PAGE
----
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Designing Newfangled’s Home Page Slides

You’ve probably seen the rotating slide show that sits atop our home page. The slides promote upcoming events, book releases and new services. I’ve designed most of the slides, with some art direction and feedback from Chris Butler (who’s created a few of the slides as well). Since our website will be undergoing a redesign soon, I thought it would be a good time for a retrospective of previous slides as well as a peek at how they’re designed.

The Process

The initial art direction is usually brief and begins with an email: Hey Justin, could you create a slide for my talk next week for the AMA? The talk is called “The Four Stages of Content Marketing.” The link is here: Having such an open-ended directive can be a mixed blessing. “I can do anything I want!” quickly becomes “what am I going to do?”

For the design, I try to come up with a visual metaphor for the event subject. Sometimes I’ll mirror the graphics from the linked site so there’s some continuity between it and the slide. A typical slide design will take a few hours from concept to finish (like the example in the video) but if the image is complex or I just can’t seem to get the colors right, it could take a couple of days to complete. Once I’m satisfied with the design, I’ll send it off to Chris for review. He’s good at helping me pull back and see things with fresh eyes. I’m a big fan of the collaborative design process but sometimes it’s a challenge since I’m the lone occupant of our design department.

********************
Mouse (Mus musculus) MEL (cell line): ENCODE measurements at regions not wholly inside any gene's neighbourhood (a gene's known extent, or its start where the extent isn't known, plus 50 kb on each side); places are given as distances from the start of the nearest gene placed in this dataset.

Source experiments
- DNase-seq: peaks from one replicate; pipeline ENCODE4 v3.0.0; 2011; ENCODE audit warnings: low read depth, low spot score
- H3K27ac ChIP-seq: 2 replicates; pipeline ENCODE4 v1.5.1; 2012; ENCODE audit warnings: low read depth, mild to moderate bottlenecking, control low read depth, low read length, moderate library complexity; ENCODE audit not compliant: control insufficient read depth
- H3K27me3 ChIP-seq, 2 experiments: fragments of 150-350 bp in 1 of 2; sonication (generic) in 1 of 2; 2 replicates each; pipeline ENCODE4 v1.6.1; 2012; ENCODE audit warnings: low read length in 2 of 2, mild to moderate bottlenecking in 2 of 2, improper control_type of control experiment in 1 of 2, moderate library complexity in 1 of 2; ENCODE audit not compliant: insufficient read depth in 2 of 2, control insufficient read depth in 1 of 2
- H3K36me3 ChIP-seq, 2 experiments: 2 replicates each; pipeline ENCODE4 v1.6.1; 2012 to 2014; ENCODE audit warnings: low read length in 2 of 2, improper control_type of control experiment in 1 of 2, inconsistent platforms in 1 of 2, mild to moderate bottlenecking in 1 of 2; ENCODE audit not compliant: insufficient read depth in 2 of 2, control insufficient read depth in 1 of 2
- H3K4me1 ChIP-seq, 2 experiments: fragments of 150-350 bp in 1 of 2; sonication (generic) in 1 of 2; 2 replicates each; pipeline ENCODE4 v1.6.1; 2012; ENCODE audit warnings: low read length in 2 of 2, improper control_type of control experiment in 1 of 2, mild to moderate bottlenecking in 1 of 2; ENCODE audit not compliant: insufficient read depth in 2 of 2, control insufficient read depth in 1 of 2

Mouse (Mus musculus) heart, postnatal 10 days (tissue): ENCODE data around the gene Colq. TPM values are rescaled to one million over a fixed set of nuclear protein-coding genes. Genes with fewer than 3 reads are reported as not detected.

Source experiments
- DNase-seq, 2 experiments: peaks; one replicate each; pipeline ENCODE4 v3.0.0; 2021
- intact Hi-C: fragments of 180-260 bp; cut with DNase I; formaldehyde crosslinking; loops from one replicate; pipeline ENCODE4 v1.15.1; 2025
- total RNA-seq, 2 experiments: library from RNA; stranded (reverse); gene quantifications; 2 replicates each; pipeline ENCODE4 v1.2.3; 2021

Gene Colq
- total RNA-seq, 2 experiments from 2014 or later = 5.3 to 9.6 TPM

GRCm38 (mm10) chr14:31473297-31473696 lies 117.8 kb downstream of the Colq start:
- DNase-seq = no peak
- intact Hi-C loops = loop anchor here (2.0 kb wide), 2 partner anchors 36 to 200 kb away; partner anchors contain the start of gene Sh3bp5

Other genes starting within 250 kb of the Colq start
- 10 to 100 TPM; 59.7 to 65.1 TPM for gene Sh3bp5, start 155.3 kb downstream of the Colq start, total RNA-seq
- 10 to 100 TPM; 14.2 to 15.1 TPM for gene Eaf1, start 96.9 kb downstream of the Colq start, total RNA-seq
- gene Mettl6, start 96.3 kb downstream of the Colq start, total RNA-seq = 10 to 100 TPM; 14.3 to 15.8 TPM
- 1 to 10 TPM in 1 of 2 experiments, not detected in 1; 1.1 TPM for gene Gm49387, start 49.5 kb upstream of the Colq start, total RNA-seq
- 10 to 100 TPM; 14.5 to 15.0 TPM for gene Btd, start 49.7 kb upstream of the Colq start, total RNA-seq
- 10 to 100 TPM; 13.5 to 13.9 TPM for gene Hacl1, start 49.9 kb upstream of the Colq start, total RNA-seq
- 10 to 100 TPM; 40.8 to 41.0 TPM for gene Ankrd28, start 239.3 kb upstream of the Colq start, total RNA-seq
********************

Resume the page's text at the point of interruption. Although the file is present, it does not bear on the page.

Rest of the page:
The Example

The slide featured in the time lapse video is a bit unique. It was the first one that featured two events. The HOW Interactive Design Conference was happening in Washington, D.C. and San Francisco about a month apart. Given the two locations, the concept presented itself and the design came together rather quickly. Once the D.C. dates had passed, Mark asked me to revise the slide to promote just the San Francisco event.

The Gallery

I hope you enjoy the retrospective. For extra credit, see if you can tell which slides Chris Butler designed (hint: there are 9).

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